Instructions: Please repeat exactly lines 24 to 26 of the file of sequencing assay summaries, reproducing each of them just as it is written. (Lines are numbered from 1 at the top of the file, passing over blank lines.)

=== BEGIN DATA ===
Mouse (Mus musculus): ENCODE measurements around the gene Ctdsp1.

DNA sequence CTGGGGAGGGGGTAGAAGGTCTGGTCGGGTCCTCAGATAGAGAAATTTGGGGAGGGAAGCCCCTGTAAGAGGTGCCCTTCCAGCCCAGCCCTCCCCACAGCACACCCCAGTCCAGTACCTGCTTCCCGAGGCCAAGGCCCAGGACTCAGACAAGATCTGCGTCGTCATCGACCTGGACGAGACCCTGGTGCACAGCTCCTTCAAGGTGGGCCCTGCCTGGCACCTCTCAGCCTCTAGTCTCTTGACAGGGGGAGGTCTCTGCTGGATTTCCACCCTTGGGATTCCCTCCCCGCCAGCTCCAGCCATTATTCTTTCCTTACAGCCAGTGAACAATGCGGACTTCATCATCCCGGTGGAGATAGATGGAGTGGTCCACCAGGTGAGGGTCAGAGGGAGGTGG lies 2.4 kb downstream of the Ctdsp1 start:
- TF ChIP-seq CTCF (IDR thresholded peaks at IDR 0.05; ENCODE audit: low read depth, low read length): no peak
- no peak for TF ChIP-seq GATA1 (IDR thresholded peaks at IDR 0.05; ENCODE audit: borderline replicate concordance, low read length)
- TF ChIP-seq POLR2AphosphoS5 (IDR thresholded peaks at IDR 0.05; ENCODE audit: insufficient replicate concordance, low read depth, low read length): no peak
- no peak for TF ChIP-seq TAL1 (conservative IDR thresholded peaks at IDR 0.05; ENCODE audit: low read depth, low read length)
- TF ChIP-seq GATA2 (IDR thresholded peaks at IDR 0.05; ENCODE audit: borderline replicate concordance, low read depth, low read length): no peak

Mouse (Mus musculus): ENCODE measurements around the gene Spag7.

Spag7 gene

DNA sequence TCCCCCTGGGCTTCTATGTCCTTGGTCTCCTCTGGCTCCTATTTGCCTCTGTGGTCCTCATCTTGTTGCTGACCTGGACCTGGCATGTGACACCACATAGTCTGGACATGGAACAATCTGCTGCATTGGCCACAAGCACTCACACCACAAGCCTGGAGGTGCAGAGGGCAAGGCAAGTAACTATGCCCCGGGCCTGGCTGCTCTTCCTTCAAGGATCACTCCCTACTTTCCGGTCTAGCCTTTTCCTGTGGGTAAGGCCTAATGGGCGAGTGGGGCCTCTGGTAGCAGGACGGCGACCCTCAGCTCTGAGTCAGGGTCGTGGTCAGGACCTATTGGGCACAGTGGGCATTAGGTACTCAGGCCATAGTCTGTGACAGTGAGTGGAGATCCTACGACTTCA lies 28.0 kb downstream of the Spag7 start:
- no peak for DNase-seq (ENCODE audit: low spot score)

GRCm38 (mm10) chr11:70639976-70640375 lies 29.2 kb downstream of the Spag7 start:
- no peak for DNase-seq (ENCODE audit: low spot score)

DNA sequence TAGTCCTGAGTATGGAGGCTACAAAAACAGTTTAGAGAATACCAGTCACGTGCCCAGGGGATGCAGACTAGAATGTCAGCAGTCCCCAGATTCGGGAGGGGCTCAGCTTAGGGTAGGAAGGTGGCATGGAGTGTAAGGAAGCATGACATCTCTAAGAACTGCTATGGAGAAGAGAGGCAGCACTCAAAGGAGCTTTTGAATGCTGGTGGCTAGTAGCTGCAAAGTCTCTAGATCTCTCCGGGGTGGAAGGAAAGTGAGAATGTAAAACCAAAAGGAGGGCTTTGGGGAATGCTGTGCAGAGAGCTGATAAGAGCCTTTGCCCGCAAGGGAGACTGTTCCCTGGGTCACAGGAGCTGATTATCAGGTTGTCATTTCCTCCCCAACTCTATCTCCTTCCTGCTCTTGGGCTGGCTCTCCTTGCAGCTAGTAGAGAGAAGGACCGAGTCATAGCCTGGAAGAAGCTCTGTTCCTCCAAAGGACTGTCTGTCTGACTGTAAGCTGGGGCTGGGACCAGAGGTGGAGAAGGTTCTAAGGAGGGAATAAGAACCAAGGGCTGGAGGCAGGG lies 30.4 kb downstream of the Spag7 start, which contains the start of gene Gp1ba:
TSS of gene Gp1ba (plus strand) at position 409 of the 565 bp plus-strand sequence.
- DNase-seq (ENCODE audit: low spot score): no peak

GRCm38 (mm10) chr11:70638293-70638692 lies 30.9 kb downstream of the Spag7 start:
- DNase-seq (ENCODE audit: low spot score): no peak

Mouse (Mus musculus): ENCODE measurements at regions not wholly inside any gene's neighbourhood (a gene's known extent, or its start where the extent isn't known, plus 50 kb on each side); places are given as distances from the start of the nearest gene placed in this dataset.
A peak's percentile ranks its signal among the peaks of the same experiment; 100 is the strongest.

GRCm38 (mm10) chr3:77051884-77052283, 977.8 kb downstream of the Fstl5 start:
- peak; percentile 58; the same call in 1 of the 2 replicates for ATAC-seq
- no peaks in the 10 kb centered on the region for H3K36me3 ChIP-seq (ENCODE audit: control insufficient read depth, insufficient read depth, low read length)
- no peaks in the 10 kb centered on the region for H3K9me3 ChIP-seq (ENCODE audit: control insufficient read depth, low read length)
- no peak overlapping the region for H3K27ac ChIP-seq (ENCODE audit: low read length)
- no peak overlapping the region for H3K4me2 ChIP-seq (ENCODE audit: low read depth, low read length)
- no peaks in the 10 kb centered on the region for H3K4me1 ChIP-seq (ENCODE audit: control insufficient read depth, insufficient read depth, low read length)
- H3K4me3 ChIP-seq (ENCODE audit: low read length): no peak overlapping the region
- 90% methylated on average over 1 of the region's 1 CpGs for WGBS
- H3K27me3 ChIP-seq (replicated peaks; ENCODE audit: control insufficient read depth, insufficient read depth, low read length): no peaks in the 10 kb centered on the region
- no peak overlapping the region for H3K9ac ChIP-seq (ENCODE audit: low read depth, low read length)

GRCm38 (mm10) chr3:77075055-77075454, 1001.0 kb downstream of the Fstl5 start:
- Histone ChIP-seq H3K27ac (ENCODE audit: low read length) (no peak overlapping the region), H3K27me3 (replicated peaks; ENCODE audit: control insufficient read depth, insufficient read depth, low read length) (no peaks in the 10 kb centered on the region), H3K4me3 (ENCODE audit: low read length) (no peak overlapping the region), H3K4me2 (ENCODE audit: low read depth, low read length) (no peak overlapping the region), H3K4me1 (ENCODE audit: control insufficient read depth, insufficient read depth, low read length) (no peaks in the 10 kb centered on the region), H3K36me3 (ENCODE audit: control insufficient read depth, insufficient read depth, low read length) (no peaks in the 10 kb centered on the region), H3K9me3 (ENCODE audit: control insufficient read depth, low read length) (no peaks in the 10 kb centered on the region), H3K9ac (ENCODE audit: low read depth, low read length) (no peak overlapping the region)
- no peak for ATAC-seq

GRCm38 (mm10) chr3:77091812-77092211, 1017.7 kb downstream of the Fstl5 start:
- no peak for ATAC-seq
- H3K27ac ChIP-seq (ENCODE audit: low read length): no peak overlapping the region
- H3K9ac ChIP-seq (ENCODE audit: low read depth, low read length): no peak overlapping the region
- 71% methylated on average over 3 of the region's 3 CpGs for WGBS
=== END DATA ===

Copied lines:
- no peaks in the 10 kb centered on the region for H3K9me3 ChIP-seq (ENCODE audit: control insufficient read depth, low read length)
- no peak overlapping the region for H3K27ac ChIP-seq (ENCODE audit: low read length)
- no peak overlapping the region for H3K4me2 ChIP-seq (ENCODE audit: low read depth, low read length)